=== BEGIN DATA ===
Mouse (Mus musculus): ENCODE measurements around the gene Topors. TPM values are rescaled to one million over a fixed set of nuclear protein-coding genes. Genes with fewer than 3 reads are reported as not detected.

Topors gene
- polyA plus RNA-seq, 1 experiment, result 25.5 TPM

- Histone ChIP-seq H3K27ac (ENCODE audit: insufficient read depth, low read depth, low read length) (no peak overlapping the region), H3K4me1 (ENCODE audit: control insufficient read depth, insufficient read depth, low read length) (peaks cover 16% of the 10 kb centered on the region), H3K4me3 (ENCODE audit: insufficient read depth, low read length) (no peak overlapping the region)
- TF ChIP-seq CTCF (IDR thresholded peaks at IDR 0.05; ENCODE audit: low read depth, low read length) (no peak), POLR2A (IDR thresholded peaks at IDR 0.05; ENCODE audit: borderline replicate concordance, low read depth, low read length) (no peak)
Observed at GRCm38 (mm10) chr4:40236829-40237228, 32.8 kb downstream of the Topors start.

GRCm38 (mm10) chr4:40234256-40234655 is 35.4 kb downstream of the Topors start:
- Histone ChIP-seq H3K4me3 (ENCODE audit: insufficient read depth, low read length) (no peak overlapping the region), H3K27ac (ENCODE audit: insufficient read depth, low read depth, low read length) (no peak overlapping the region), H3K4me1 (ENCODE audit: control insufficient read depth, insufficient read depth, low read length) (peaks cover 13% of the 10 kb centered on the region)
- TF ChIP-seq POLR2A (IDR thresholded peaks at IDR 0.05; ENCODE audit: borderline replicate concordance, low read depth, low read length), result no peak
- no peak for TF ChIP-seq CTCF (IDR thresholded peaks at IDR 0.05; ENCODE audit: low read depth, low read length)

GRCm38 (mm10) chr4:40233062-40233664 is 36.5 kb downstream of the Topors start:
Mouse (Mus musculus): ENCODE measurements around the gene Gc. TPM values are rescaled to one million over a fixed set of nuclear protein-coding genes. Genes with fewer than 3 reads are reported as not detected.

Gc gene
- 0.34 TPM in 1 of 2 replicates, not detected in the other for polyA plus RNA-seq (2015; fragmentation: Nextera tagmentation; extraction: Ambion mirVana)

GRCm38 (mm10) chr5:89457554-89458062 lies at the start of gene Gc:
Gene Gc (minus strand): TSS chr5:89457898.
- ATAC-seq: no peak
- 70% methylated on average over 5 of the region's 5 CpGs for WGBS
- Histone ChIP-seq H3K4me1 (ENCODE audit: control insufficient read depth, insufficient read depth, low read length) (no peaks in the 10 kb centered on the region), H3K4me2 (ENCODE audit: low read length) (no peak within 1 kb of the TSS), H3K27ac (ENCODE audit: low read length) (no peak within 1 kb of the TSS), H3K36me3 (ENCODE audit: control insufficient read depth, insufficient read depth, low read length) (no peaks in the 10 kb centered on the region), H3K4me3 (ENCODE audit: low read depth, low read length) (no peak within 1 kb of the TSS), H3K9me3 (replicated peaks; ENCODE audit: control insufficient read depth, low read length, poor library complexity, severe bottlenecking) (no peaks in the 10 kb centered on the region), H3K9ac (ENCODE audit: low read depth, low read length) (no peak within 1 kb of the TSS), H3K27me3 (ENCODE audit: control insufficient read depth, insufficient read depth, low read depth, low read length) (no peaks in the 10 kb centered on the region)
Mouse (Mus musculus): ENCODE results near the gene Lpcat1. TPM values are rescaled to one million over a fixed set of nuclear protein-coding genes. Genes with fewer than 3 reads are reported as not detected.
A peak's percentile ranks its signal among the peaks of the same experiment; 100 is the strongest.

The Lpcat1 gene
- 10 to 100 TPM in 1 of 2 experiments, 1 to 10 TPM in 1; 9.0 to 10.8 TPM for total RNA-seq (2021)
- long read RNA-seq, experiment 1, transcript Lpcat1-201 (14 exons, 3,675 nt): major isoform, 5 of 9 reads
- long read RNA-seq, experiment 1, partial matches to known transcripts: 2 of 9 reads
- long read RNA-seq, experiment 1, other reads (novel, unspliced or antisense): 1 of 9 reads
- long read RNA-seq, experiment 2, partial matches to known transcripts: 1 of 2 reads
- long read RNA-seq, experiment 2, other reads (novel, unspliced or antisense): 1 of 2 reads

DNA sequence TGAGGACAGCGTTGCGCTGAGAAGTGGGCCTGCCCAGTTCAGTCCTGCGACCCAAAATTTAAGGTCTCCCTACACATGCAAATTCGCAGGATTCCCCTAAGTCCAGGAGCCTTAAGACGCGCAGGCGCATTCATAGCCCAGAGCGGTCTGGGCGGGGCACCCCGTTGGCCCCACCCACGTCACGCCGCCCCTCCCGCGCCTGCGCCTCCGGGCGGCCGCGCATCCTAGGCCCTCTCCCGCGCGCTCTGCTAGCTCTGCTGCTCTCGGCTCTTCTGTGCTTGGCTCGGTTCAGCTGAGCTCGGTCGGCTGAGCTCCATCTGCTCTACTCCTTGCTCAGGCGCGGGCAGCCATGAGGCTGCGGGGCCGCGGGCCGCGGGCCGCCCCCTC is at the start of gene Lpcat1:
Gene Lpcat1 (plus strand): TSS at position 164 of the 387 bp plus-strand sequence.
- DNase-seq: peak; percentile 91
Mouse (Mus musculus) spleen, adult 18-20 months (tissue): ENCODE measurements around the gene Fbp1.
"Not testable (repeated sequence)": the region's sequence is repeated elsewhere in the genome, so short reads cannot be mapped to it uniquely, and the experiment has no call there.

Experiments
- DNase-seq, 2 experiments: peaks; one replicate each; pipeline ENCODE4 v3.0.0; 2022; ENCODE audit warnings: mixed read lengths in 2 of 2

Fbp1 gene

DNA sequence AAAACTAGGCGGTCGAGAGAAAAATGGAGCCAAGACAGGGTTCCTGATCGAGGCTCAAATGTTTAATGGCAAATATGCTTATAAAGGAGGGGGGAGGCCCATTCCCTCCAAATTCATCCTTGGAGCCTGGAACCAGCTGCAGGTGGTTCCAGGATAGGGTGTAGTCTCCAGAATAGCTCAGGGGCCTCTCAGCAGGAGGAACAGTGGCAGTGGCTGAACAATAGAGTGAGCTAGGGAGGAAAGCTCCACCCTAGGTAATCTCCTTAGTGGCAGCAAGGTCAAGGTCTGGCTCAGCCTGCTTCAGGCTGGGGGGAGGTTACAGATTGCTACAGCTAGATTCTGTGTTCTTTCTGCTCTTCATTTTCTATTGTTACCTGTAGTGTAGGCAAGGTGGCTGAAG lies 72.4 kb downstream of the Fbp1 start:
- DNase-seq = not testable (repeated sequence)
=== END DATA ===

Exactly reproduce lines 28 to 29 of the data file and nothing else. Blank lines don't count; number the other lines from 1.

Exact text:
- long read RNA-seq, experiment 2, other reads (novel, unspliced or antisense): 1 of 2 reads

DNA sequence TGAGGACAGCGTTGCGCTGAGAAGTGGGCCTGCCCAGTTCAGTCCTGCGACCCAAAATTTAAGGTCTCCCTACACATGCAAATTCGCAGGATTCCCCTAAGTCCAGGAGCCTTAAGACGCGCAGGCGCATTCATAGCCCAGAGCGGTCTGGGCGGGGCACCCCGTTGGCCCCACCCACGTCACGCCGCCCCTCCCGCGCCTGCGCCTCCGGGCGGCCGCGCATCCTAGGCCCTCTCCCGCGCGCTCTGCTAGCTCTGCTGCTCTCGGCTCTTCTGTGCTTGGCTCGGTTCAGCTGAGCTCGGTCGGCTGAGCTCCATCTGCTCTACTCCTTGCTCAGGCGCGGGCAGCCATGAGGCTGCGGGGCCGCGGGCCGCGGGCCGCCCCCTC is at the start of gene Lpcat1: